It’s simple to copy someone else’s hard work online. All you do is right click and save to your desktop and then insert where you feel appropriate. It’s a growing trend that niggles many business owners. It’s not just passing minnows that steal your valuable content – some of the larger organisations are pretty good at it too!
Earlier this year we produced an infographic to highlight the demographics of UK Social Media Users. Not only is the article and accompanying infographic copyright protected, the graphic also contains our trademarked logo. To date this graphic has been stolen by no less than two higher education establishments who thought it was fine to take the image and use it on their sites. Of course it doesn’t matter to them, that to create this content took me a considerable amount of time researching the data and composing the content, it took our graphic designer a sizable amount of hours to create the graphic, which as his employer, the company pays for his time.
One organisation, a college ‘up North’, apologised profusely when we contacted them to complain. The college staff were contrite and rather shamefaced, we did in fact give permission, with correct accreditation, for this institute of higher education to use the image. The other, a university on the south coast, simply moved the infographic onto a page only accessible via login for their students to view privately. The fact that these institutions are teaching social media and digital marketing is a little worrying as they appear also to be encouraging their students to steal what they want, when they want.
Very recently a relatively local competitor took the entire article and image, posted it to their social media page with no accreditation other than to mention me personally by name. We are a limited company which is a separate legal entity with rights of its own and it is the company that owns all of the website content. The attitude of this competitor when I asked him to remove our property was almost – it’s your loss – really?!?! I hardly think so!
It is, of course, a perennial problem for businesses who produce good content. There’s always the chance that someone might just like to take the easy route and ‘borrow’ your content – after all it’s not like there’s a lock on your web pages.
Personally I don’t have a problem granting permission to use a portion of our content if the site includes an appropriate accreditation, there are limitations and restrictions we place on these requests. Permission MUST be sought you can’t just take the entire content of an article or webpage, credit the owner and presume everything is legitimate. If someone is stealing large amounts of hypertext from your site and reproducing it on theirs, then it can have an effect on search engine ranking as well as your online credibility. You must defend your property!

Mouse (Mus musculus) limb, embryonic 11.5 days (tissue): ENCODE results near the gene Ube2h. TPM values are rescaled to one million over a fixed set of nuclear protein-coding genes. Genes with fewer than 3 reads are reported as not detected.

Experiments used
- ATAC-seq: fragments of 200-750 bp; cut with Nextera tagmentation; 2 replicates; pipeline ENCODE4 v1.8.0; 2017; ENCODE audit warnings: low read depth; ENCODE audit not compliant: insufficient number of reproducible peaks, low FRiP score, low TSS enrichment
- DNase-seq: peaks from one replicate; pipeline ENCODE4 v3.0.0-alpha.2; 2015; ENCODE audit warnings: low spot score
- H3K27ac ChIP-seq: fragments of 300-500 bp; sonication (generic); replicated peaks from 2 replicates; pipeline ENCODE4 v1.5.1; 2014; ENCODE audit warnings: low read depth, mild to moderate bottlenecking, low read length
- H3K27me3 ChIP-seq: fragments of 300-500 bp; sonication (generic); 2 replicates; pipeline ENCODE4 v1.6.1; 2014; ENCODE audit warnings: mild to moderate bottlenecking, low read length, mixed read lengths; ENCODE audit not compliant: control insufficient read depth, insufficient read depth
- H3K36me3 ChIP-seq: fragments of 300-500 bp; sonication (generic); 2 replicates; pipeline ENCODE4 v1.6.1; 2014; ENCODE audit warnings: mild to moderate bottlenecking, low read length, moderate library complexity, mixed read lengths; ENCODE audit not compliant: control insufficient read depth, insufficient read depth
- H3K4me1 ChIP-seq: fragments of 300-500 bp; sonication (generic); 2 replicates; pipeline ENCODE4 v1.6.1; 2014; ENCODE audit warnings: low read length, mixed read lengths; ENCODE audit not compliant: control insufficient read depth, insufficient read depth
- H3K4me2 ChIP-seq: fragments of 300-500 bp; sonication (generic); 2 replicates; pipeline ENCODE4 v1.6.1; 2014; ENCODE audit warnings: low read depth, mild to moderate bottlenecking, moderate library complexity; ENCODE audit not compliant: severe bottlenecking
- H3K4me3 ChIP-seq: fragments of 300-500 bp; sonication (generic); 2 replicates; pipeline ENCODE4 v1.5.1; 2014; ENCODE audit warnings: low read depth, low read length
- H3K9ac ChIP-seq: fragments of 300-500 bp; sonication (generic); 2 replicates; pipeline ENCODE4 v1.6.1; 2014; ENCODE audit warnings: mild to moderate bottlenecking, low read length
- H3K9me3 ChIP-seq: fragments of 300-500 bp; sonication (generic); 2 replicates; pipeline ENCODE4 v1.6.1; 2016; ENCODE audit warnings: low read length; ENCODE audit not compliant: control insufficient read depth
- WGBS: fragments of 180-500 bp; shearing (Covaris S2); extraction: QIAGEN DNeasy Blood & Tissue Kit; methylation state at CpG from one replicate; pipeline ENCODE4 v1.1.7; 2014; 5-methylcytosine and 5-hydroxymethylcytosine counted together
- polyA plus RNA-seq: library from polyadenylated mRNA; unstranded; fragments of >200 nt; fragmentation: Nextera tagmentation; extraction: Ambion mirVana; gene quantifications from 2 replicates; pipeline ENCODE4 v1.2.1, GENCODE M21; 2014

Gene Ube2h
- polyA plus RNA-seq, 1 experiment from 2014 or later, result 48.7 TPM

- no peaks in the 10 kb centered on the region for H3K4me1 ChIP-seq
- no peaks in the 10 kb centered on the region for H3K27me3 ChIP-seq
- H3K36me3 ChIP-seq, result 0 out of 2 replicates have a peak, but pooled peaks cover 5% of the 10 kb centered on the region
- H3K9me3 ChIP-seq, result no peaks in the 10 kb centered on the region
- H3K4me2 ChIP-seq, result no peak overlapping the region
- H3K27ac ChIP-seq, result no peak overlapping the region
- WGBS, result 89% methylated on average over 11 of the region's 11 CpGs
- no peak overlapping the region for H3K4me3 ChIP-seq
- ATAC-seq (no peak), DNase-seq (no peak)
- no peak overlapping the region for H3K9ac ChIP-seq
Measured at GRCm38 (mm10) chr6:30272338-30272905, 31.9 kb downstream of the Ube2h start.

Website Content Theft – What Can You Do?
First of all, check that your content is not being duplicated elsewhere and do it on a regular basis. Assuming what you have written is original, you can use a tool like copyscape.com for written work but there are also similar sites for images and infographics.
If you discover someone has copied your content without permission then try to find the right person to contact directly. If it is a big organisation then they should have a readily available list of higher staff members you can browse. Most businesses should have contact numbers, email addresses or postal address, if they are reputable.
Your initial response should be to contact them and ask them to immediately remove the content they have taken. If they are a well-known site then they will generally take down the item and apologise. The problem is often with smaller, lesser known sites, where nothing happens when you complain. Then things become a lot more complicated.
When the person or organisation who has taken your content refuses to remove it or even reply to your request, then it may be time to threaten legal action. I now have a standard process of writing to the culprits and at my discretion either demand the content is removed within 24 hours and a full apology made or (and this usually depends on the site, their reputation and the attitude of the respondent) grant permission with appropriate and full accreditations.
You can of course contact the host of the infringing site and ask them to block the content or you could contact any advertisers that the site displays, all of which takes time and effort and which can have varying effects depending on where the site is hosted and how much the advertisers value their reputation. There’s no doubt that when it gets down to this level the copyright issue for businesses is a mess. At this stage I would recommend seeking legal advice.
The trouble is that many people think they can just take what they like from around the World Wide Web and not have to bother about issues such as copyright or even asking permission. This is simply not true, there are large image companies out there that make a decent living from suing people who use their property without either paying for it or receiving permission. I am not suggesting this is the right route for you – but I certainly would not take this type of theft lying down!